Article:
A draft of the platform was going to the party's 186-member platform committee Saturday for debate, amendments here and there, and adoption. The Democratic National Convention will vote on it in Denver later this month.
Presidential candidates are not bound by platforms and tend to give them little regard once they are approved.
Still, careful work goes into drawing up the statement of principles and ensuring it doesn't drift from the nominee's own positions, yet keeps party activists and defeated candidates in line.
That usually means haggling over distinctions in words and phrases that may mean little to the average voter but carry great import with party loyalists.
On Iraq, the draft states that Democrats "expect to complete redeployment within 16 months," reflecting Obama's time frame but not the tone of certainty he brought to it when he was running in the primaries.
Similarly, on health care, the draft aims for universal coverage without promising it.
"We believe that quality and affordable health care is a basic right," the preamble states, using words often heard from Obama's primary rival, Sen. Hillary Rodham Clinton.
Later, it asserts: "We believe that covering all is not just a moral imperative, but is necessary to making our health system workable and affordable."
Obama proposes to make health insurance mandatory for children and affordable for all. Unlike Clinton's plan in the primaries, his would not require everyone to have it.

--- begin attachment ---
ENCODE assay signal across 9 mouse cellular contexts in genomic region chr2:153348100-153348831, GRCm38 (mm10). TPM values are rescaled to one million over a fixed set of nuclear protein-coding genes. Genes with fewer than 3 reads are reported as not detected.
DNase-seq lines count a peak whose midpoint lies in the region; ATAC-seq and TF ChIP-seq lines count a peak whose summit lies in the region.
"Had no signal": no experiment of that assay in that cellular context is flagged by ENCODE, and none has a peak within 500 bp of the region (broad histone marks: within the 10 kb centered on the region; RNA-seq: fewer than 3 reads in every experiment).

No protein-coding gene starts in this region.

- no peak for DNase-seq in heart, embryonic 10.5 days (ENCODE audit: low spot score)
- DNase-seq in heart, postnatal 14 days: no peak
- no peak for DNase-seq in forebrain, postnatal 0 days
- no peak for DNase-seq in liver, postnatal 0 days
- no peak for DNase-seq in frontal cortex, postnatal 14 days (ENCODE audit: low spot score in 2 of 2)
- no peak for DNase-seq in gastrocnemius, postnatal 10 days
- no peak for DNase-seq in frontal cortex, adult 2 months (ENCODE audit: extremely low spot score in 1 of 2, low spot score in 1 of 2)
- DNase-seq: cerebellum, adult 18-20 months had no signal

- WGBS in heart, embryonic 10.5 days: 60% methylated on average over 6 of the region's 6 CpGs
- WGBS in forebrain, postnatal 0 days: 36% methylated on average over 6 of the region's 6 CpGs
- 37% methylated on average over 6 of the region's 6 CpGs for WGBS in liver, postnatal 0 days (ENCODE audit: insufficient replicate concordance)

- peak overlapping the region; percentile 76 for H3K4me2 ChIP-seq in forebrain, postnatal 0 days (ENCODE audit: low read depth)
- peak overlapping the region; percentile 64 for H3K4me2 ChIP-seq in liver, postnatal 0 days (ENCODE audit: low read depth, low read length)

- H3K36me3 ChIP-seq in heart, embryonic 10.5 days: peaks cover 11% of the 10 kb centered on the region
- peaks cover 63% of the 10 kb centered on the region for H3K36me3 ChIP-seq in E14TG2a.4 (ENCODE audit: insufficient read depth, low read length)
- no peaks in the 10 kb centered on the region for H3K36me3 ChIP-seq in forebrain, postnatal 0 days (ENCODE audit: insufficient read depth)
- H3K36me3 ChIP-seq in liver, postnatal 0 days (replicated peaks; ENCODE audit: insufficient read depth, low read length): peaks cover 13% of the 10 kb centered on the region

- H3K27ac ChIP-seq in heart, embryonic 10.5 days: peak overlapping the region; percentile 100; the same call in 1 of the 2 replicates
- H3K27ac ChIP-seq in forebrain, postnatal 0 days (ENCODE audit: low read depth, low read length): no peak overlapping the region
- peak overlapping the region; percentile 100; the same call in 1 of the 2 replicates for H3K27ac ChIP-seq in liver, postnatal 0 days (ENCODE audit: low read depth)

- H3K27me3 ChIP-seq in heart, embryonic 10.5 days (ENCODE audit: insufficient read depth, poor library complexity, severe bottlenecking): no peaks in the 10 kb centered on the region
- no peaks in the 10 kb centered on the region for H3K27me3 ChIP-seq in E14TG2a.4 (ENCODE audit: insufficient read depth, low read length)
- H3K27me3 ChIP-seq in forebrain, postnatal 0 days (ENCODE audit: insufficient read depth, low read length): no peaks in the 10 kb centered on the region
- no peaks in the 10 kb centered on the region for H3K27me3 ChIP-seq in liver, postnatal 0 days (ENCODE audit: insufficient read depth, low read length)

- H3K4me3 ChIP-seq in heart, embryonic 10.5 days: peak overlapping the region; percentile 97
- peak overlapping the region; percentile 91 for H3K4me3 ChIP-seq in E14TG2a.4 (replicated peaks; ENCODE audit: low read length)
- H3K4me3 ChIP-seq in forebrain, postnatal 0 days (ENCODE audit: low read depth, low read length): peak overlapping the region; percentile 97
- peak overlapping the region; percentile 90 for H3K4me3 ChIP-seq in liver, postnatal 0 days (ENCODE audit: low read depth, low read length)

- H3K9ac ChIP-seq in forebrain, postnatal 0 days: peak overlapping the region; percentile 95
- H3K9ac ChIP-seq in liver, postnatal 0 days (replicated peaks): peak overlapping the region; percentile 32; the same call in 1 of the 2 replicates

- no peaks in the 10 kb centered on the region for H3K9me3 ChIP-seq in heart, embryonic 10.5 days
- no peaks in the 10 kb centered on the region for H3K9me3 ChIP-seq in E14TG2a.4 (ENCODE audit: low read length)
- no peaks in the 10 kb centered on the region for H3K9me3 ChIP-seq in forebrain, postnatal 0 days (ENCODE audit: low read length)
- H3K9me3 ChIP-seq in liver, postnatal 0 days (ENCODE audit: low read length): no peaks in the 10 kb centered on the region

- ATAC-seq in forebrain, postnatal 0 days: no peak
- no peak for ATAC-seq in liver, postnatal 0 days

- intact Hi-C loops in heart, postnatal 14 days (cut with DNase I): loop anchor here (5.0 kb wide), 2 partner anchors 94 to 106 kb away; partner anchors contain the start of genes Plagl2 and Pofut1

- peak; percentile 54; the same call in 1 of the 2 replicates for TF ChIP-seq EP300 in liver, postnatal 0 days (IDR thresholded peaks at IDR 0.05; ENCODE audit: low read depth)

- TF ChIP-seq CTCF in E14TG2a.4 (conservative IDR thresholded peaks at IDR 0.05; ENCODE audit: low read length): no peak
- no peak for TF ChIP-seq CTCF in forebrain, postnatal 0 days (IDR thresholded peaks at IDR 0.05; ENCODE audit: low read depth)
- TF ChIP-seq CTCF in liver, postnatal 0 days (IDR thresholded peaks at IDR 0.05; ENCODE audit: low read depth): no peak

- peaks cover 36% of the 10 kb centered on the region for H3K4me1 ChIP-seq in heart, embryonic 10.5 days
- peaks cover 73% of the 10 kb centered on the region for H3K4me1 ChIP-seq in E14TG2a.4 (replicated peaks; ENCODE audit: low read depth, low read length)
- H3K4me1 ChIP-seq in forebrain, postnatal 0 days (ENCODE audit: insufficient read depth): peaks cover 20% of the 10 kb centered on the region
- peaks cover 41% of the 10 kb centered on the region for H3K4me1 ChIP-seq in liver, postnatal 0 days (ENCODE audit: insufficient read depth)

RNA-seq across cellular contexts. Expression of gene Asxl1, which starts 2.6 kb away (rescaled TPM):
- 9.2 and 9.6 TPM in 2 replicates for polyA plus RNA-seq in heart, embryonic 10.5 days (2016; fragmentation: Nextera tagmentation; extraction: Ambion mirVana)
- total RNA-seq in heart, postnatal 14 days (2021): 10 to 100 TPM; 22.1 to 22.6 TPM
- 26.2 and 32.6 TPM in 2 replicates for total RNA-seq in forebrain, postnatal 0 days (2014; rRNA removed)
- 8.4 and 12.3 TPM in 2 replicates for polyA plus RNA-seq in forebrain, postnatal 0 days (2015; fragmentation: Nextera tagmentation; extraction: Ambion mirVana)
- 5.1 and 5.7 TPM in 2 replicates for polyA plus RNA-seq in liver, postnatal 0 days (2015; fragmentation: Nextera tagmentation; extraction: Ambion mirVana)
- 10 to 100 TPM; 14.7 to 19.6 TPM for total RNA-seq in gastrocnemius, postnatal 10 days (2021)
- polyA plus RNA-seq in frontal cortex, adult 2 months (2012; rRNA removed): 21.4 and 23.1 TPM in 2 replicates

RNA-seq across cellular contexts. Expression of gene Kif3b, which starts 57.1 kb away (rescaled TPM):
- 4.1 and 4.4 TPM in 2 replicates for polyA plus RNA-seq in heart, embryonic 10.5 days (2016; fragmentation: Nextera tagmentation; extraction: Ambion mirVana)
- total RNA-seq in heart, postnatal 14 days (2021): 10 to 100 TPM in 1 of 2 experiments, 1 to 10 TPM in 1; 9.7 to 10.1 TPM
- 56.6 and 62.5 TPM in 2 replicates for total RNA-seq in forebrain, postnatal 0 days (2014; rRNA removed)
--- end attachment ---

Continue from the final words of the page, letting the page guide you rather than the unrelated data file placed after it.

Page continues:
The 51-page draft shows the influence of Clinton's supporters not only in the extensive section on health care but in its assertions about the treatment of women. Some of her backers believed sexism dogged her campaign for the nomination.
"We believe that standing up for our country means standing up against sexism and all intolerance," the document states. "Demeaning portrayals of women cheapen our debates, dampen the dreams of our daughters and deny us the contributions of too many. Responsibility lies with us all."
Even so, the proposed platform is thoroughly tuned to Obama's proposals.
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It reasserts his promise of energy rebates to struggling families, pension subsidies, a crackdown on predatory lenders, higher taxes for families earning over $250,000, tax breaks for others, billions for economic stimulus and "direct high-level diplomacy, without preconditions," in the case of Iran.
The draft was prepared after more than 1,600 hearings around the country.
On trade, it promises a multilateral approach to improving the North American Free Trade Agreement, without saying specifically what those changes should be. Obama criticized NAFTA when campaigning in states that felt disadvantaged by it, but the platform offers no suggestion he would take unilateral action against the deal.
Instead, it says: "We will work with Canada and Mexico to amend the North American Free Trade Agreement so that it works better for all three North American countries."
Four years ago, when John Kerry held the reins going into the convention that affirmed his nomination, the party resisted efforts by some Democrats to have the platform declare the Iraq war a mistake.
Now, under the influence of a candidate who opposed the invasion from the start, the draft calls the war "ill-considered" and "unnecessary."
Republicans will go through a similar platform process just ahead of their convention and, if the past is any guide, argue over abortion and other social issues without making substantial changes to the GOP's core beliefs.
Press; By CALVIN WOODWARD]
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